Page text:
Remote Session Environment – Limit number of monitors

From Windows 2008 R2 Microsoft fully supports multiple monitors. Currently up to 16 monitors are supported, but with this setting you can define how many monitors you would like to allow (between one and sixteen).

Remote Session Environment – Remove “Disconnect” option form Shut Down Dialog

If you don’t want users to (easily) disconnect their session, you can configure this setting so the Disconnect option is removed for the Shut Down Dialog. However this does not prevent users from disconnecting the session via other methods, it only makes it more difficult to disconnect (in my opinion, disconnecting a session is not a bad thing).

 Remote Session Environment – Remove Windows Security item from Start Menu

With this setting enabled the Windows Security item is removed from the Start Menu. However this does not guarantee that the users can access the option within the Windows Security for example using <CTRL>+<ALT>+<END>.

Remote Session Environment – Start a program on connection

Personally I think this one is an obsolete setting for Windows 2003 Terminal Servers. As Microsoft currently offers RemoteApps there are much better ways to start a program than using this feature. However if you specify a program here and a user connects to a Remote Desktop Session, this application is automatically started.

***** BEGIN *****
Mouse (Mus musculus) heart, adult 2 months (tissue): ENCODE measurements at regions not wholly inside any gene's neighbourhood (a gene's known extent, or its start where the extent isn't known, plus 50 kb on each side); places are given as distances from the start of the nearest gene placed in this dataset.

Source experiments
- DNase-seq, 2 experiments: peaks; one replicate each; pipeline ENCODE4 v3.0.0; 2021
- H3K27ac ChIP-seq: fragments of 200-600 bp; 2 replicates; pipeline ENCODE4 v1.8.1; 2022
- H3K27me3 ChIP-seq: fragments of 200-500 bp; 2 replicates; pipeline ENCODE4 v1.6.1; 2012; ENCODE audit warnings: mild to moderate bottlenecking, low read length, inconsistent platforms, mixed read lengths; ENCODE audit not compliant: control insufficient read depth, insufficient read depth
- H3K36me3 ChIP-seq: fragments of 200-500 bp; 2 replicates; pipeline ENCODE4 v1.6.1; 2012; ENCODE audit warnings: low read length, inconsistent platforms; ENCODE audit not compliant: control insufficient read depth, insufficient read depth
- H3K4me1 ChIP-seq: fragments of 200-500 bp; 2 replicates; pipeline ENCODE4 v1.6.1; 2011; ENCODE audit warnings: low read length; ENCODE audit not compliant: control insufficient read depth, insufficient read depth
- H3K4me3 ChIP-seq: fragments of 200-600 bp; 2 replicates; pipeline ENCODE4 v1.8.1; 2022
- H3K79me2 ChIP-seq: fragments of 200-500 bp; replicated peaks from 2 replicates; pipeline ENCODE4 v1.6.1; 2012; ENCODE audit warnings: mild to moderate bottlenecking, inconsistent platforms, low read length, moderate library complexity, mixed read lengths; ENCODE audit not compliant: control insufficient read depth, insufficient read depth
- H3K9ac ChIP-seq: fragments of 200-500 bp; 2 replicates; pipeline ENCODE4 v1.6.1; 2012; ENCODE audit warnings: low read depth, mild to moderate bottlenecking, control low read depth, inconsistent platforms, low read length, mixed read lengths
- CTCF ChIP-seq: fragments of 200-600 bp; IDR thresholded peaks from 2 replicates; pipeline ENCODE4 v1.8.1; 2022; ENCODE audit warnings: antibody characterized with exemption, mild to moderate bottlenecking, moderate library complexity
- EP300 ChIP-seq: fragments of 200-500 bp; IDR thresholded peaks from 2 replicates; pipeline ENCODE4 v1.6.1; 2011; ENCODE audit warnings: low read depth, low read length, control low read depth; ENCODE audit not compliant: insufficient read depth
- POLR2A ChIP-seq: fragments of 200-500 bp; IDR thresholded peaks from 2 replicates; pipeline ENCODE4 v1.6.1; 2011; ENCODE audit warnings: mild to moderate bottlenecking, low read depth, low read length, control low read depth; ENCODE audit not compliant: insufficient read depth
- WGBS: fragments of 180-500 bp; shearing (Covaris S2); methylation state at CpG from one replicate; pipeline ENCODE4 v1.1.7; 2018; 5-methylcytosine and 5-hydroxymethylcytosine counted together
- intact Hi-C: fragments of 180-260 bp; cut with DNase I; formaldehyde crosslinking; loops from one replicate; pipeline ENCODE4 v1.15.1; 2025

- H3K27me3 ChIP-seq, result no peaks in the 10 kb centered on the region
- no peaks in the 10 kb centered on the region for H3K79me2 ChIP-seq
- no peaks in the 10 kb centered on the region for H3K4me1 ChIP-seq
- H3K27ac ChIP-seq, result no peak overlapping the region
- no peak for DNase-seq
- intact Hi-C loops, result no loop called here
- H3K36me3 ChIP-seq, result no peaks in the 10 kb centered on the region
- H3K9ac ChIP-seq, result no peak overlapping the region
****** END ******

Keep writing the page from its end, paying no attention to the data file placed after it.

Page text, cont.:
Remote Session Environment – Use advanced RemoteFX graphics for RemoteApp

This session enables a RemoteApp to offer the same functionalities as a local app like live thumbnails, transparency and more. By default this option is enabled, so you are only required to configure this policy when you would like to disable the advanced graphics feature (only applicable for Window Server 2012 R2).

Remote Session Environment – Use the hardware default graphics adapter for all Remote Desktop Services sessions

Also a policy introduced with Window Server 2012 R2. It’s now possible to use hardware graphics adapter for rendering graphics. By default the Microsoft Basic Render Driver is being used. I do not have experience with this, so I cannot share any more about this feature yet.

Summary

In this third article I continued describing the available policies that can be defined on the RD Session Host. As there are many policies on this level we still haven't touched them all. In the fourth article I will continue describing the settings available for the RD Session Host, followed by the settings available on the user configuration level.

If you would like to read the other parts in this article series please go to

See Also


The Author — Wilco van Bragt

Wilco van Bragt avatar

After working for a couple of consulting firms as a senior technical consultant and technical project leader Wilco started his own freelance company VanBragt.Net Consultancy in April 2008. Wilco is certified n Citrix (CCIA, CCEE/CCEA, CCA), Microsoft (MCITP, MCTS, MSCE, MSCA) and Prince2 (Foundation). Wilco is also a RSVP (RES Software Valued Professional), Citrix CTP (Citrix Technology Professional) and a Microsoft MVP (Most Valuable Professional) on RDS.